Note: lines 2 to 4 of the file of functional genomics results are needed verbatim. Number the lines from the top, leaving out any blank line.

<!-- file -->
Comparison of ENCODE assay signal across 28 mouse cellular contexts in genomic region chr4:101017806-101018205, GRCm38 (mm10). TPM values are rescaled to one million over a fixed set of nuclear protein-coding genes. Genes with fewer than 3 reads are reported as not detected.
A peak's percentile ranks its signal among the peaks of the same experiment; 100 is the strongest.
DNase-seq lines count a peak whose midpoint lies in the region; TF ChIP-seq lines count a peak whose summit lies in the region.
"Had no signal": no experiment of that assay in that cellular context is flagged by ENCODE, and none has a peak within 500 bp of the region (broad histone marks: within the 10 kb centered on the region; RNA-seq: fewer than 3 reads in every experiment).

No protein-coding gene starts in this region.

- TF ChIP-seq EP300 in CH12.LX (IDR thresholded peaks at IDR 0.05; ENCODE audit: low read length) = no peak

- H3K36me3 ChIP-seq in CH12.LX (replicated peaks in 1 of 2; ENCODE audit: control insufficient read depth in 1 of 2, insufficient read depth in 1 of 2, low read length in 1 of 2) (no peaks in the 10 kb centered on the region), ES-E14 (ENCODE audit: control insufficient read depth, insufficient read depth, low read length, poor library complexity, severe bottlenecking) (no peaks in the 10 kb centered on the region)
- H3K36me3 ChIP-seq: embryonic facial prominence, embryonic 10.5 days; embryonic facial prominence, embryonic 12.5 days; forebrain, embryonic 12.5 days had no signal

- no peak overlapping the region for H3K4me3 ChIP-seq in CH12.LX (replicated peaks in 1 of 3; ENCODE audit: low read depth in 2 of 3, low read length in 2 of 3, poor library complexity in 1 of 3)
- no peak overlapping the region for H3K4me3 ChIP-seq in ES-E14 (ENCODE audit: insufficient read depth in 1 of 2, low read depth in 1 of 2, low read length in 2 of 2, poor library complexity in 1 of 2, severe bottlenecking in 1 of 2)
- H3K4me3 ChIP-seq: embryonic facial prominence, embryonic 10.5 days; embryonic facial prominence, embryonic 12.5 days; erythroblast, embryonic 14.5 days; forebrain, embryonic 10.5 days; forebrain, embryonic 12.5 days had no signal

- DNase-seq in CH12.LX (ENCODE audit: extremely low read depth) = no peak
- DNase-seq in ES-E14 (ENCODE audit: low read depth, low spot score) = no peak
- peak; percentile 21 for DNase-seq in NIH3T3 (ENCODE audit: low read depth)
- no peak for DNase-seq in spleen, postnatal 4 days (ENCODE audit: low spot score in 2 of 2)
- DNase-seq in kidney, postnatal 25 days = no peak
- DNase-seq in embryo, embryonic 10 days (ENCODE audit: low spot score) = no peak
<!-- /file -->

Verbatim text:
A peak's percentile ranks its signal among the peaks of the same experiment; 100 is the strongest.
DNase-seq lines count a peak whose midpoint lies in the region; TF ChIP-seq lines count a peak whose summit lies in the region.
"Had no signal": no experiment of that assay in that cellular context is flagged by ENCODE, and none has a peak within 500 bp of the region (broad histone marks: within the 10 kb centered on the region; RNA-seq: fewer than 3 reads in every experiment).